The retired Singapore Polytechnic lecturer who created a Facebook account and posted words to incite violence on the "Act for Singapore" (AFS) Facebook page was sentenced to three months' jail yesterday.
On Jan 14 last year, Tang Koon Huat, 63, wrote that it was about time to form a Singaporean vigilante group to beat up "troublesome drunk" Caucasians in the drinking joints and teach these "bumps" (sic) a lesson. He had used the moniker "Emett Haqq".
It was reported that day that Briton Alan Benjamin Maybury, 35, was given the maximum $5,000 fine for punching a 19-year-old polytechnic student in a road rage incident on Nov 30, 2014.
Tang, who was arrested on Aug 15 last year, had created the AFS page because of his negative perceptions about the influx of foreigners and the declining population of "native Singaporeans".
District Judge Mathew Joseph said an incitement to violence is offensive conduct that can harm public peace and good order, with the potential to cause serious injuries and property damage.
Tang, he said, had perversely exploited the anonymity of the Internet. His comments were clearly words inciting violence, and he had intended to stir up hate and anger against Caucasians in Singapore.
What he posted had a "chilling effect", with a "pernicious potential for greater and wider harm" than two similar cases, said the judge. He said a "vent and rant" Internet moment can never be excused as a momentary lapse.
Deterrent sentences had to be imposed to deter such irresponsible and extreme online postings, said the judge. "It is therefore important to send a strong signal that the Internet is not an entirely unregulated space wherein calls to violence are treated as acceptable everyday communications," he added.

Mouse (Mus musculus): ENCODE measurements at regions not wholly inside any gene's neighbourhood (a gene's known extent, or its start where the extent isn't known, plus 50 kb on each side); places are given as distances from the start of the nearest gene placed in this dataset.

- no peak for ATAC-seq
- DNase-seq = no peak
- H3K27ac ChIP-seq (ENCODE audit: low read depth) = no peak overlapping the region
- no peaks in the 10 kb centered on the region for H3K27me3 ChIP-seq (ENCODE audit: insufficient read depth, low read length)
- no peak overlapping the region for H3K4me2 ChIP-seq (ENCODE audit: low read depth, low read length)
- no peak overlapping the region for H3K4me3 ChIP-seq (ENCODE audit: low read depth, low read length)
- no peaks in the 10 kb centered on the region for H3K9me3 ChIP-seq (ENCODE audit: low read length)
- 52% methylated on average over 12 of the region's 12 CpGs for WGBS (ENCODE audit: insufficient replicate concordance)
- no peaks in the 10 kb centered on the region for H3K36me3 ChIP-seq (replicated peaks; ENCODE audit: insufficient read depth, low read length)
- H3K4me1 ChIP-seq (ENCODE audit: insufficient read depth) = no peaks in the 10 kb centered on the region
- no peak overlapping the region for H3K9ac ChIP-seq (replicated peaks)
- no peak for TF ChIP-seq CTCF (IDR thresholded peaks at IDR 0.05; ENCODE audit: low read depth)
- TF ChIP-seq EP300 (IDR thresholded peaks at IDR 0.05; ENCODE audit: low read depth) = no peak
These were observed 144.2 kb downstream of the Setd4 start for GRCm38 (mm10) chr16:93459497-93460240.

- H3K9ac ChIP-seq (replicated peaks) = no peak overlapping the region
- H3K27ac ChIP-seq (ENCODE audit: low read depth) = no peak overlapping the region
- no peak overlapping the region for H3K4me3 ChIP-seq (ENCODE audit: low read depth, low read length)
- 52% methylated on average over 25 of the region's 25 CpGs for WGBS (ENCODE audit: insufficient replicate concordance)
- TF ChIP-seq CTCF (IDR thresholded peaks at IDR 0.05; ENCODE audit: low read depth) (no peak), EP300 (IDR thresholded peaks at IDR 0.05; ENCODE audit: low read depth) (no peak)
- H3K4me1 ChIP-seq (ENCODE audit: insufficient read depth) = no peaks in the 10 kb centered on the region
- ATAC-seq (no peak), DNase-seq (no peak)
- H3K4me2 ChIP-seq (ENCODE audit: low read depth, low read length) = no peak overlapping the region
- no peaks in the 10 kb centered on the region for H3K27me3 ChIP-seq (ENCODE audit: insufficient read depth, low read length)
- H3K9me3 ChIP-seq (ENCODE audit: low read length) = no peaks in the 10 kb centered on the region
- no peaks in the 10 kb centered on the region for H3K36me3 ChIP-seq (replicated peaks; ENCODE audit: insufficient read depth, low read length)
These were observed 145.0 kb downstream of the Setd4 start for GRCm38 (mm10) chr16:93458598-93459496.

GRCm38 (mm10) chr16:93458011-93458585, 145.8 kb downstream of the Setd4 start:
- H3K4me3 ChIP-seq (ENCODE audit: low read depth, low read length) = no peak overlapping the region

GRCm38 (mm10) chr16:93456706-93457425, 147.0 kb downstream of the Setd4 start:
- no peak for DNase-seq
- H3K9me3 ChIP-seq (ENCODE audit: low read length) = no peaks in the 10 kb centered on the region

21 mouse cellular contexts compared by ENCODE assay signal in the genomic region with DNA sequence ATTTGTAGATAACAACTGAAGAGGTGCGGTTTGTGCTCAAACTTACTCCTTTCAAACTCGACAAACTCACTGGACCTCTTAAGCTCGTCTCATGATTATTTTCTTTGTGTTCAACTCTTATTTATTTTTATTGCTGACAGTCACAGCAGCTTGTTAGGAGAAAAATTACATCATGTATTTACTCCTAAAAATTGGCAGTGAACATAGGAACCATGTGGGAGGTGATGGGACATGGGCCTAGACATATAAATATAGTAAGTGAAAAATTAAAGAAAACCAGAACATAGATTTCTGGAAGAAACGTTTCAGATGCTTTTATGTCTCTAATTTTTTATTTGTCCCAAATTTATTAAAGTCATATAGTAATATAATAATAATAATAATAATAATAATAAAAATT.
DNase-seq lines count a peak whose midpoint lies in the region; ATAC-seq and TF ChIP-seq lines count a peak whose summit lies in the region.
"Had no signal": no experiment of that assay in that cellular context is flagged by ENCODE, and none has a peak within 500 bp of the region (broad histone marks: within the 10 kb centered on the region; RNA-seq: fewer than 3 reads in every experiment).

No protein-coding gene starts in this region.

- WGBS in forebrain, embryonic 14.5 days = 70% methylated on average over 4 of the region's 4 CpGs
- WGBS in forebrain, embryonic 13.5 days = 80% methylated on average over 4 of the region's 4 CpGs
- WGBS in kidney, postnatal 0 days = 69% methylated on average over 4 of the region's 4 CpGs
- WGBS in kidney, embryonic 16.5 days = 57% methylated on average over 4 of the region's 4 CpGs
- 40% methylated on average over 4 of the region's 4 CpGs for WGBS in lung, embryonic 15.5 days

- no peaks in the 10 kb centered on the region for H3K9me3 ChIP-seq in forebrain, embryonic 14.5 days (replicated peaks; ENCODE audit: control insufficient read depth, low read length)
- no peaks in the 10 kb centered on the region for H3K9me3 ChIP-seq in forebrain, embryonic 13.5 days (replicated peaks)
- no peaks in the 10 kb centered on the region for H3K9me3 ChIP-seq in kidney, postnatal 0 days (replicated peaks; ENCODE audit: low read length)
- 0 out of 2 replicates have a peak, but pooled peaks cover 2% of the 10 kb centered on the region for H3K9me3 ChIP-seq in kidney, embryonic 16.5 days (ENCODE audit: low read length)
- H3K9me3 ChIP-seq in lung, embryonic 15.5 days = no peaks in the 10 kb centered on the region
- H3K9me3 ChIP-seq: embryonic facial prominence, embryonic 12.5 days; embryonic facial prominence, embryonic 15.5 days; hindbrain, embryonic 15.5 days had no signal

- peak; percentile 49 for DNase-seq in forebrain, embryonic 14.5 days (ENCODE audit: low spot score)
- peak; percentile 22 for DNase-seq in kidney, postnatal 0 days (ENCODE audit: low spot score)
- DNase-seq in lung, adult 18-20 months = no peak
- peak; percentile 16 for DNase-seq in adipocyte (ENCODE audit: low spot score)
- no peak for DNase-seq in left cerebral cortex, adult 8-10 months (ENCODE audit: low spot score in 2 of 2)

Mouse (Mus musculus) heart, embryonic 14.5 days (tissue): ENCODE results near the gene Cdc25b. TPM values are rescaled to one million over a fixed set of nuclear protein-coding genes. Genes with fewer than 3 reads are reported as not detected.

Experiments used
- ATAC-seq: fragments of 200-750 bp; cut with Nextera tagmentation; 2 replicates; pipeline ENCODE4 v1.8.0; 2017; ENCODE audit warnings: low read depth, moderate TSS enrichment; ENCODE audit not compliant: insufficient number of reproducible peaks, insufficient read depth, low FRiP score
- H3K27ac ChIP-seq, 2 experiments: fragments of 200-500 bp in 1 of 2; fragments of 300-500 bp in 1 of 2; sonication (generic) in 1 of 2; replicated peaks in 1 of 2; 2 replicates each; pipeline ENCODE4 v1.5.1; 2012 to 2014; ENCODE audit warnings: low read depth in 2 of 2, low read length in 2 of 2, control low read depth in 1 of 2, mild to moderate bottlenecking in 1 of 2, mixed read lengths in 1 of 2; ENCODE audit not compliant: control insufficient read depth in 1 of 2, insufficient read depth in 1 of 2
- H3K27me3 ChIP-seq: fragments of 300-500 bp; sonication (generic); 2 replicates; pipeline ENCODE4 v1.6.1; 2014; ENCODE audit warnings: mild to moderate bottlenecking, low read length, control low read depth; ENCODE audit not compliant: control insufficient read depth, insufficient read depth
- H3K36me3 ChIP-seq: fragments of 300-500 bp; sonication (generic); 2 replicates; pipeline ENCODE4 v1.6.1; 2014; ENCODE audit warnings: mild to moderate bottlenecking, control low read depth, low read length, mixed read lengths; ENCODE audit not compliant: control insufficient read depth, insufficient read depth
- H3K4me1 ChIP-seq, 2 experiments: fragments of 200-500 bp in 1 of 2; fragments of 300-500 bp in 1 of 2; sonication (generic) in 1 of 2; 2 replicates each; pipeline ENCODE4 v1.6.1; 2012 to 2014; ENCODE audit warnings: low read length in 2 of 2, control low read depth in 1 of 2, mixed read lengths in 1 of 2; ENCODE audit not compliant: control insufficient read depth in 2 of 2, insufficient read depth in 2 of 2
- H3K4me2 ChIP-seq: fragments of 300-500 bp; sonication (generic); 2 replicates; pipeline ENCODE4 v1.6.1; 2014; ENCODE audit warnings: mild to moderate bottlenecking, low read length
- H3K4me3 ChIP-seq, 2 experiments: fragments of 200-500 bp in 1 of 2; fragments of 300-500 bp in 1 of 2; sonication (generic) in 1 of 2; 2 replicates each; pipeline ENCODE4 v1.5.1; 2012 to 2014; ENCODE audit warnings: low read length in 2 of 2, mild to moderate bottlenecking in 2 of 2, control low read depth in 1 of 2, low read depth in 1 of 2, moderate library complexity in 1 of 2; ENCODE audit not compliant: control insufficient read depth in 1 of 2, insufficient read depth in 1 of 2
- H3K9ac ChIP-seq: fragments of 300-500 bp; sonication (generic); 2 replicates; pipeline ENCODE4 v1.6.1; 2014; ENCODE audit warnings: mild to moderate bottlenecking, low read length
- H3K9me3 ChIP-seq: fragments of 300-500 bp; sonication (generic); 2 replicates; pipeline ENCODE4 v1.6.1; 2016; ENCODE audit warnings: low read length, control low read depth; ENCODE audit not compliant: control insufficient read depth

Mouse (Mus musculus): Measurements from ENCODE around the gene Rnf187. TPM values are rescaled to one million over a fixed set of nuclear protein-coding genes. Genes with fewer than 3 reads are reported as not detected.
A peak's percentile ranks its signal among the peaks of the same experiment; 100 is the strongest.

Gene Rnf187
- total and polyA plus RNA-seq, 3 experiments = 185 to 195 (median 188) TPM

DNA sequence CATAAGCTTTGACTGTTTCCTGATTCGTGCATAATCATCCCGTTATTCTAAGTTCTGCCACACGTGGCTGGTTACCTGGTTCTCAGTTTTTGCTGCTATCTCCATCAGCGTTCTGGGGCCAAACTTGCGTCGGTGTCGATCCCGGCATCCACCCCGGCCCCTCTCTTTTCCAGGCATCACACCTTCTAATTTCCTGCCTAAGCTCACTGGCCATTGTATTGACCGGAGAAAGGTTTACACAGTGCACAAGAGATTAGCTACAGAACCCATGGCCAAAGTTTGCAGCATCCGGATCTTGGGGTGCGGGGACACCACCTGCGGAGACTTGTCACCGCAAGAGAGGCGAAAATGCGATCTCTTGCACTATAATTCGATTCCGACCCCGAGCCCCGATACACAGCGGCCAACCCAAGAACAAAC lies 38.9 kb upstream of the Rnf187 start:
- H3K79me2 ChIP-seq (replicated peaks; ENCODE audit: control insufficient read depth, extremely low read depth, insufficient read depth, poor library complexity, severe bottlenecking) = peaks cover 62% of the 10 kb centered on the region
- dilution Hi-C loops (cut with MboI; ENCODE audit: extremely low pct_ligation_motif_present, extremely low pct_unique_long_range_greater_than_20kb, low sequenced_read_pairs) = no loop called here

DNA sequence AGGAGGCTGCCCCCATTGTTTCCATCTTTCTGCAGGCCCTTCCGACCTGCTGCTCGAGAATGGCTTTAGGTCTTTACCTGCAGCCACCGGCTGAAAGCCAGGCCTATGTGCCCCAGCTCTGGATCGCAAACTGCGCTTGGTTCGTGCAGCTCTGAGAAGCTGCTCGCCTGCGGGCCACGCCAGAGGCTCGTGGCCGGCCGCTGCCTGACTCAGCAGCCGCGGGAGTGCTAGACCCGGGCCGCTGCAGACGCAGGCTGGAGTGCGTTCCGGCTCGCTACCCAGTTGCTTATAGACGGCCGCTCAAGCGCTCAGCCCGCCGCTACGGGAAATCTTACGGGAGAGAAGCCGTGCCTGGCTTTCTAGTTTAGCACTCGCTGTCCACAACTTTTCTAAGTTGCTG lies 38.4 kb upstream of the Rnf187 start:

Judge Joseph said one would have expected Tang, with over 30 years' teaching experience, to "know better", but the educator did not.
"Either he was consumed with rage, or he was careless or he just did not care for the consequences of his actions. That was his sad downfall," he said.
This case, he added, serves to warn all that the Internet and social media cannot be seen as a safe space online to carry out nefarious acts. "To play the role of a keyboard commando and carry out stealth attacks online is to invite a swift, sure and strong counter-attack from the law and the courts," said Judge Joseph.
Tang was represented by lawyers Alfred Dodwell and Ahnushka Kaur Riar. Arguing for a fine to be imposed, Ms Riar said it cannot be said in this day and age that everyone is expected to toe the line and comment only positively. "There must be space where people can express negative comments and if someone dislikes foreigners, it is his freedom and prerogative to do so and it cannot be expected of everyone to sing the same tune as everyone else," she said.
The prosecution said the argument was completely misconceived and wholly ignored the fact that the right to free speech is not absolute and must be balanced against the public interest.
Deputy Public Prosecutor Sanjiv Vaswani and Assistant Public Prosecutor Thiagesh Sukumaran had sought at least three months' jail in line with the sentencing precedents of Gary Yue and Chia Choon Kiat, both for incitement of violence.
Yue, a former ST Kinetics engineer, had his $6,000 fine increased to two months' jail on the prosecution's appeal in 2012, and Chia, an Internet marketeer, was jailed six months last year after admitting to three of eight charges.
Tang could have been jailed for up to five years and/or fined for inciting violence.